A7. Service Delivery – Oral Paper Session
Thursday, 30 March 2017
A Memoir of Making a Complex Care Clinic with refugee families in mind
BACKGROUND: It is estimated that of the 59.5 million people who are refugees from around the world, over half are under the age of 18 years . Despite forced migration being one of the dominant narratives in Australia and worldwide at present, the psychological health of refugee children remains poorly understood. Further, there is limited evidence base on the development and delivery of comprehensive mental health services for refugee children and their families. . This presentation outlines a pilot service model for a consultation and liaison service in partnership between a Sydney based CAMHS team and local NGOs to provide specialist mental health care to child and adolescent refugees and asylum seekers with trauma related illnesses.
OBJECTIVE: The aim of the presentation is to promote discussion around how to provide ethical and effective mental health care for refugee and asylum seeker children within our existing framework of mental health services and the wider political climate.
METHOD: A narrative description of the service from its conception through to the present state is provided using a multi-systemic framework. Particular attention is paid to the challenges, barriers, successes and surprises alongside issues of feasibility, acceptability, cultural sensitivity, adaptability and effectiveness. This is supplemented by a case study and a literature review of service models from around the world.
CONCLUSION: Innovative models of care informed by transcultural and systemic perspectives incorporating resilience framework, community collaboration, and focussed ethnography are critical in delivering specialist CAMHS services to refugee and asylum seeker children and their families.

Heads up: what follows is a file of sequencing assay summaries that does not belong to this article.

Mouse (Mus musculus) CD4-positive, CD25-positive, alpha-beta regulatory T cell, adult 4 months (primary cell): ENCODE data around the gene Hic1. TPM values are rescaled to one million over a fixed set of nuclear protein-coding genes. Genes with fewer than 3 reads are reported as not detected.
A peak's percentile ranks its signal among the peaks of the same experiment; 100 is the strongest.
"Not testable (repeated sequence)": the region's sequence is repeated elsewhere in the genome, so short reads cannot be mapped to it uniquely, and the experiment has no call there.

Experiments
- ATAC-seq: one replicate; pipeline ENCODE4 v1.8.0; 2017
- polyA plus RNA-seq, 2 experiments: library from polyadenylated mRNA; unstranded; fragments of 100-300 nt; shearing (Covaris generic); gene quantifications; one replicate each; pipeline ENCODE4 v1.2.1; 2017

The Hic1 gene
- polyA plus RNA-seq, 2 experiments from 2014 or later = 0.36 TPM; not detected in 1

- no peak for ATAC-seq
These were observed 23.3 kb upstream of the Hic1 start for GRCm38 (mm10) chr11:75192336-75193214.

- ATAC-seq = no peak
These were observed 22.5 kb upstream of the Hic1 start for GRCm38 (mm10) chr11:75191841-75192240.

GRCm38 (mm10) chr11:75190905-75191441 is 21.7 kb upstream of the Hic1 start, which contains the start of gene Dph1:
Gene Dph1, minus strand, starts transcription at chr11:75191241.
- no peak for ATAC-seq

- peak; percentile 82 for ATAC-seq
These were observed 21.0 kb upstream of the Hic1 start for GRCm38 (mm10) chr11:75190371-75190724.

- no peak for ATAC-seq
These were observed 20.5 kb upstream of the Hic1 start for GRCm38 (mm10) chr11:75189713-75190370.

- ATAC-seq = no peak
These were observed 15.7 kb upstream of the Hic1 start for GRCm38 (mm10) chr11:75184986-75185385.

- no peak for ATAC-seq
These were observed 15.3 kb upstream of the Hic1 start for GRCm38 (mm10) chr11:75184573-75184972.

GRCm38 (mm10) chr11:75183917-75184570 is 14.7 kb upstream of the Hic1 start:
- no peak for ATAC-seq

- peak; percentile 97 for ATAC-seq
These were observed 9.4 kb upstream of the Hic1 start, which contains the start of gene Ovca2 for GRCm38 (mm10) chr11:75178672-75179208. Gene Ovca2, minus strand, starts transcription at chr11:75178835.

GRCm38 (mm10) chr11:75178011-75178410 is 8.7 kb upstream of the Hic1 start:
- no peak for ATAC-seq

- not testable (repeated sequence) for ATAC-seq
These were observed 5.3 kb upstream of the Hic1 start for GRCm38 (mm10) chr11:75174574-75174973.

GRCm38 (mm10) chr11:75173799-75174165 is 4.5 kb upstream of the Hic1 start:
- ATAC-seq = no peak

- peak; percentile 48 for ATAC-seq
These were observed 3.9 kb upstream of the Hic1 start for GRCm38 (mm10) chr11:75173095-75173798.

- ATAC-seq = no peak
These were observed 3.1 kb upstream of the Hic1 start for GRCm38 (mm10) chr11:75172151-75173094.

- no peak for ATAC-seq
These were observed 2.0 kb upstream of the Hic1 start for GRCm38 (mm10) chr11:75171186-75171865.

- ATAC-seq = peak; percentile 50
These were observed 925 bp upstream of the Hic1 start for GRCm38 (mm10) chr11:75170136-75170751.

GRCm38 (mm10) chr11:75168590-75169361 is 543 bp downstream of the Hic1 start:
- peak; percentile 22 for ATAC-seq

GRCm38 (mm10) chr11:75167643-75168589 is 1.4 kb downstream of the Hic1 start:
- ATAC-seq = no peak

Anita Datta (Liverpool-Fairfield CAMHS)
Toward an integrated service system for refugee and asylum seeker mental health
This presentation describes a systems level project that promotes an integrated model of mental health care for refugees and asylum seekers in Melbourne’s west. The initial hypothesis for the project was that improved integration of all systems responsible for the mental health care of refugees and asylum seekers would improve service quality and care outcomes for these clients.
Since late 2013 this project has brought together providers of public mental health services in Melbourne’s metropolitan west to collaborate with settlement services, specialist refugee health agencies and other providers to address systems delivery challenges associated with the need for more highly integrated care. Our initial focus has been on systems providing trauma informed mental health care for adult refugees and asylum seekers, and on mental health and wellbeing pathways. More recently the project has sought to build the capacity of the associated workforces. Increasingly we are looking to incorporate mental health promotion and community participation, with a focus on younger people.
Our primary target group has been the staff involved in the process of designing, and delivering trauma related mental health services. Our early interventions addressed the low levels of cross-sector knowledge and the fragmentation in the service system, and asked why, in this important endeavour an integrated service model was not evident and how to improve the system for the clients.
This presentation reports on our progress towards an integrated service model, and the benefits to the staff, organisations and clients when effective partnerships are created. Through our project we have demonstrated that client access and care options can be improved; that staff knowledge, skill levels and confidence increased and referral pathways are expedited more effectively. This work is on-going.